Johnson sought help from guards, filed numerous "life-endangerment" forms, and wrote letters to prison administrators. Prison officers who investigated Johnson's complaints generally determined that they could not be corroborated; the officers usually did not interview any of the inmates mentioned in Johnson's complaints, purportedly out of a concern to protect the "integrity of the investigation" or to protect Johnson. Johnson's life-endangerment forms triggered a number of appearances before UCCs composed of various prison officials and employees. Johnson asked the UCCs to place him in safekeeping status, place him in protective custody (which entails a significant loss of privileges), or transfer him to a different prison on multiple occasions: December 13, 2000; February 14, 2001; February 21, 2001; March 16, 2001; September 5, 2001; December 13, 2001; and January 17, 2002. Each time the committee refused Johnson's requests, ostensibly because there was no concrete evidence of victimization. According to Johnson, the members of the committees repeatedly told him that he either had to fight off his attackers or submit to being used for sex. The comments allegedly made by the UCC members, which they dispute, include statements such as: "You need to get down there and fight or get you a man," "There's no reason why Black punks can't fight and survive in general population if they don't want to f***," and remarks to the effect that, since Johnson was homosexual, he probably liked the sexual assaults he was experiencing.

In addition to writing letters to administrators and filing life-endangerment notices, Johnson also used the TDCJ's formal two-step administrative grievance process on several occasions. The grievances described his victimization and his repeated unsuccessful requests for protection or a transfer to safekeeping. The grievances were denied, generally on the basis that unit officials or UCC committees had already conducted proper investigations and had found no substantiating evidence.2

Johnson eventually contacted the American Civil Liberties Union. Shortly thereafter, Johnson went before the UCC again, on April 1, 2002, and was approved for a transfer to TDCJ's Michael Unit. During his December 2002 deposition, Johnson testified that he had not suffered attacks at the Michael Unit, where he was housed in safekeeping.

Johnson filed suit in the district court in April 2002 against over a dozen TDCJ officials and employees. The defendants comprise supervisory officials such as TDCJ Executive Director Gary Johnson,3 Senior Warden Treon, Assistant Warden Wathen, Assistant Warden Mooneyham, and Director of Classification Wright; guards who failed to protect Johnson on discrete occasions (namely, Lieutenant Paul4 and Sergeant Willingham); and many of the members of the various UCCs that had denied Johnson protection (namely, Major Norwood, Major Bright, UCC Administrative Technician Kuyava, UCC Administrative Technician Vitolo, Captain Boyle, Major Bowman, Lieutenant Ranjel, and Lieutenant Taylor).5 The lengthy complaint asserted three causes of action: (1) failure to protect Johnson from harm, in violation of the Eighth Amendment, (2) a race-based Equal Protection claim charging that officials denied him protection because he is black, and (3) a sexual-orientation-based Equal Protection claim predicated on the allegation that the defendants denied Johnson protection out of anti-homosexual animus. The suit sought injunctive relief and damages. The defendants answered Johnson's complaint with a blanket denial of almost all of its allegations.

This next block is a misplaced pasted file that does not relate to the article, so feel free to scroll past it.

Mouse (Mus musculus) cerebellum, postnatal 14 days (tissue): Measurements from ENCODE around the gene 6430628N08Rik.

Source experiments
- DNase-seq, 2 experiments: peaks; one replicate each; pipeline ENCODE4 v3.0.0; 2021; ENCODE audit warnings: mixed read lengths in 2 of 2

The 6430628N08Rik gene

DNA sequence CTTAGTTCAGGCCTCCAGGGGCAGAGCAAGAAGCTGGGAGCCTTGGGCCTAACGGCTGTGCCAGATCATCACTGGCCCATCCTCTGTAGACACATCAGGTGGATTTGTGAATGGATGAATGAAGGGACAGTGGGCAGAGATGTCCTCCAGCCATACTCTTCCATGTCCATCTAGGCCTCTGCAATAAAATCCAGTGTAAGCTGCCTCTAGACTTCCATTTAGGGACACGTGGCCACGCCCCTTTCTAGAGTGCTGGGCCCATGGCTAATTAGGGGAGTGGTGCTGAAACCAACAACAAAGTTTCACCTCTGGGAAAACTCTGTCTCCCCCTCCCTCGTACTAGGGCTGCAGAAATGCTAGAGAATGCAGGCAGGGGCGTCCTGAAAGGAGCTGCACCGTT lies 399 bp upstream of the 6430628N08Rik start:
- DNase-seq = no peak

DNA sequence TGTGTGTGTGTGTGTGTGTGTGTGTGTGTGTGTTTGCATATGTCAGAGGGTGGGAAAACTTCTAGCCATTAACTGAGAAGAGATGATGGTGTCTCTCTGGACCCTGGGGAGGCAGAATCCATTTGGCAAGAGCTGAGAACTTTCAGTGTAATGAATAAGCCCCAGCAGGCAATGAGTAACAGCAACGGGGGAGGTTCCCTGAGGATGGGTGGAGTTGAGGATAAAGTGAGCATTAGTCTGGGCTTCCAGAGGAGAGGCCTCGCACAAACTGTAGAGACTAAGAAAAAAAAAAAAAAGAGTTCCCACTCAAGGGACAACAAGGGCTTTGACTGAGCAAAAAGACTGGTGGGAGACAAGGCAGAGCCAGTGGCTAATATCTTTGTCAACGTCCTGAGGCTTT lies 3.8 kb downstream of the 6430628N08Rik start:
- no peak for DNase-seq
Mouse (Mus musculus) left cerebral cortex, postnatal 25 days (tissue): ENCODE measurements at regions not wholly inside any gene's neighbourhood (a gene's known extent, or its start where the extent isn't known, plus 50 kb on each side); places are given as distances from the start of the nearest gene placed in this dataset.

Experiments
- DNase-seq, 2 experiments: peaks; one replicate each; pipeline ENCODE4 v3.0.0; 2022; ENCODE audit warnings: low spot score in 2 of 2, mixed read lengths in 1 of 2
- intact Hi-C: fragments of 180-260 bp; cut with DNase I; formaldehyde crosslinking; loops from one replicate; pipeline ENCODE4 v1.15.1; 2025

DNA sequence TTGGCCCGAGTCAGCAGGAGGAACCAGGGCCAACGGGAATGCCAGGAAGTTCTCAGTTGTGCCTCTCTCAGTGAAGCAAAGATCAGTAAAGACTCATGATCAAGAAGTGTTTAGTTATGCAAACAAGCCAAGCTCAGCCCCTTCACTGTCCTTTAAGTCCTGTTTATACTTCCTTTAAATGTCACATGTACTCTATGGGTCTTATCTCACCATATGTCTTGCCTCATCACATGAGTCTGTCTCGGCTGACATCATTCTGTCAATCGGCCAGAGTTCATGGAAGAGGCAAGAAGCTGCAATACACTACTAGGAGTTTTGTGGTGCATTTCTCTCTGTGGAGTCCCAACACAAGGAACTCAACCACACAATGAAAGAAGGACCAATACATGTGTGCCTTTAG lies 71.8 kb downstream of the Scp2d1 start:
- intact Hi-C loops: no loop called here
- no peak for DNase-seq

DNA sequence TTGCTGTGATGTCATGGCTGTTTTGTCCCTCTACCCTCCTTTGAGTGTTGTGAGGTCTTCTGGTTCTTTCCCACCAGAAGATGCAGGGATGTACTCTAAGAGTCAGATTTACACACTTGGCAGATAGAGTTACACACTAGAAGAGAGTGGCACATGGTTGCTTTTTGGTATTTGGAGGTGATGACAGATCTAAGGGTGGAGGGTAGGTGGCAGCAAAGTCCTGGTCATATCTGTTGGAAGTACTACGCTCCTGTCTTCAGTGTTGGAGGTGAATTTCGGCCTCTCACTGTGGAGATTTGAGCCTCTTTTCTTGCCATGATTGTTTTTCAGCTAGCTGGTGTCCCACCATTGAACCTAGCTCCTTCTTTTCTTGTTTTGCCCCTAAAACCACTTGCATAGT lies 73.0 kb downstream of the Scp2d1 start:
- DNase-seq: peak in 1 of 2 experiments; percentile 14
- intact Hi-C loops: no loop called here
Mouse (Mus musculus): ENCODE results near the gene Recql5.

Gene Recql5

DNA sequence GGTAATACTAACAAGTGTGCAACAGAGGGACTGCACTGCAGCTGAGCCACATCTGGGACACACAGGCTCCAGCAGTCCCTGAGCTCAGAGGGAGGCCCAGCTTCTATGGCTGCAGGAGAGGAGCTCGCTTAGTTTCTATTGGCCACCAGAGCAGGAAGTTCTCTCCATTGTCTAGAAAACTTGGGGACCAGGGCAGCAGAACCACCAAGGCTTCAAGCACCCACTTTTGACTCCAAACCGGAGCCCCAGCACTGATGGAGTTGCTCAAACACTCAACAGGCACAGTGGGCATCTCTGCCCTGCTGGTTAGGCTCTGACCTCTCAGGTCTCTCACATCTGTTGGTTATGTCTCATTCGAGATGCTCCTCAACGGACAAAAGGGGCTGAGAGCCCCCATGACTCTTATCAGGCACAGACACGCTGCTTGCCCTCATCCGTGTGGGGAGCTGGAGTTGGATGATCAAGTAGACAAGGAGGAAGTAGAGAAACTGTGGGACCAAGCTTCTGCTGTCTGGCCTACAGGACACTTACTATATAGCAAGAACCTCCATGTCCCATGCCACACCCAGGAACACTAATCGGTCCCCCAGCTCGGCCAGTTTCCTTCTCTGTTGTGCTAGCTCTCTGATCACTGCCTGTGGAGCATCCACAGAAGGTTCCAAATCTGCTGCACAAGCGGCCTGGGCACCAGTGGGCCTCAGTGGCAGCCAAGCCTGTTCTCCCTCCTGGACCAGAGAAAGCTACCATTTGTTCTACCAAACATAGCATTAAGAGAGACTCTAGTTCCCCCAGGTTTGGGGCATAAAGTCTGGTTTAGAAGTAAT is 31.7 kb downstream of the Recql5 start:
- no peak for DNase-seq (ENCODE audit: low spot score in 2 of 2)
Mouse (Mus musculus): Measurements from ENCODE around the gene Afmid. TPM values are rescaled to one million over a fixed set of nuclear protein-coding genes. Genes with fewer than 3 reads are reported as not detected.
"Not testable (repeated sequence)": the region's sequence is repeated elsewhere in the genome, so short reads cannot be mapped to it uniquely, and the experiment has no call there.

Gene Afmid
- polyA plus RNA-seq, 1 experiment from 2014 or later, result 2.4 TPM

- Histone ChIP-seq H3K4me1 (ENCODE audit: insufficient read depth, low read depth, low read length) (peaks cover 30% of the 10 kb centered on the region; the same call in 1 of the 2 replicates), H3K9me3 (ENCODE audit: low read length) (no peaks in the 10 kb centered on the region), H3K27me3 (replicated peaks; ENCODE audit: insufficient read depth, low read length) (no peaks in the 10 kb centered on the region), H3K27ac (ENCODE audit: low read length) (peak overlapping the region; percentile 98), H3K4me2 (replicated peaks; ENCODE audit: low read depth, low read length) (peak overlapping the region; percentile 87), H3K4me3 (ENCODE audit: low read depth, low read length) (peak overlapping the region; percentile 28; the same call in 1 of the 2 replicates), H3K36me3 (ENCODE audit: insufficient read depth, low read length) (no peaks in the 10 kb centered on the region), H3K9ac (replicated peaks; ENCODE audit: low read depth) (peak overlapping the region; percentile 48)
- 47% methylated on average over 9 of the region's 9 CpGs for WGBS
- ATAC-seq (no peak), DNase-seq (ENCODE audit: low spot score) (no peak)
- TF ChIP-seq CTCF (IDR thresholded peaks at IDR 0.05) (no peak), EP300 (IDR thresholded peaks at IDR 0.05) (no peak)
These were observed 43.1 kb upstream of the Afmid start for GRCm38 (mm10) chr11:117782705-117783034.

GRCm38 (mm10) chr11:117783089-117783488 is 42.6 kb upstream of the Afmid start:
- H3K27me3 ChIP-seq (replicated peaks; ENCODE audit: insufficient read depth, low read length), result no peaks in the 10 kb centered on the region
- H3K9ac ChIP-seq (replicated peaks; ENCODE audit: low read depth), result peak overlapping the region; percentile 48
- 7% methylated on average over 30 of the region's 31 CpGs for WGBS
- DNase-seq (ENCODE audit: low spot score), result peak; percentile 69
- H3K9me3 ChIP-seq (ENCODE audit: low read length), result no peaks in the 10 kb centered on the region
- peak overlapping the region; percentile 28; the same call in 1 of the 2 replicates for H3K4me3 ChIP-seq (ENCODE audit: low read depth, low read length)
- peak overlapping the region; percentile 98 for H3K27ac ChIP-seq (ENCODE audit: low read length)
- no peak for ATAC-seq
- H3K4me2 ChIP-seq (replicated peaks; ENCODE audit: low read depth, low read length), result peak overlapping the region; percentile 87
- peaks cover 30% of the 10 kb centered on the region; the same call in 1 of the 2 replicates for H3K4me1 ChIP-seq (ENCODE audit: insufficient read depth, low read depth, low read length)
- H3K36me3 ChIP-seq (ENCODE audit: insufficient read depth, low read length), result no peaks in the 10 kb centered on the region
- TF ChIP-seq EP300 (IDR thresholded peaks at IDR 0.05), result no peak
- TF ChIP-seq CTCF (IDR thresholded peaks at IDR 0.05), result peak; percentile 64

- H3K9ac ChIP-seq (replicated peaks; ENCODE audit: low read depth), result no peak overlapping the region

In July 2002, Executive Director Johnson, Treon, and Wright moved for judgment on the pleadings on Johnson's Equal Protection claims (but not the Eighth Amendment claim). The plaintiff did not oppose this motion, and the district court later granted it.

In November 2002, all of the defendants filed a motion to dismiss the case for failure to exhaust administrative remedies, and, at the same time, all of the defendants who were still facing Equal Protection claims (i.e., all defendants but Executive Director Johnson, Treon, and Wright) filed a motion for judgment on the pleadings with regard to the Equal Protection claims.6 The motion for judgment on the pleadings asserted, inter alia, an entitlement to qualified immunity on the ground that Johnson had not alleged violations of rights that were clearly established.

While those motions were still pending, the defendants also filed, in January 2003, a motion for summary judgment on the Eighth Amendment claims, again asserting qualified immunity among other grounds. The motion also reasserted the defendants' arguments concerning Johnson's Equal Protection claims.

On April 9, 2003, the district court denied the defendants' January 2003 motion for summary judgment in an order stating that fact issues remained regarding whether the defendants acted with deliberate indifference to a substantial risk to Johnson's safety; the court further held that the factual disputes precluded a ruling on qualified immunity on the current record. The court's order also rejected the defendants' exhaustion argument, which they had re-urged in their motion for summary judgment.

The defendants then requested a ruling on the still-pending November 2002 motion for judgment on the pleadings, which...